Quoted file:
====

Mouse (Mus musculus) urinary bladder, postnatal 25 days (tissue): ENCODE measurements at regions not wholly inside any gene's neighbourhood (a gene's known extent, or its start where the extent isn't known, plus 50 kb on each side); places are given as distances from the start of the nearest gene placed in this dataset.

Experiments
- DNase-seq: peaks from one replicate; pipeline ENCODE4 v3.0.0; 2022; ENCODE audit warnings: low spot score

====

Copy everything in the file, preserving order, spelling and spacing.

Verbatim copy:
Mouse (Mus musculus) urinary bladder, postnatal 25 days (tissue): ENCODE measurements at regions not wholly inside any gene's neighbourhood (a gene's known extent, or its start where the extent isn't known, plus 50 kb on each side); places are given as distances from the start of the nearest gene placed in this dataset.

Experiments
- DNase-seq: peaks from one replicate; pipeline ENCODE4 v3.0.0; 2022; ENCODE audit warnings: low spot score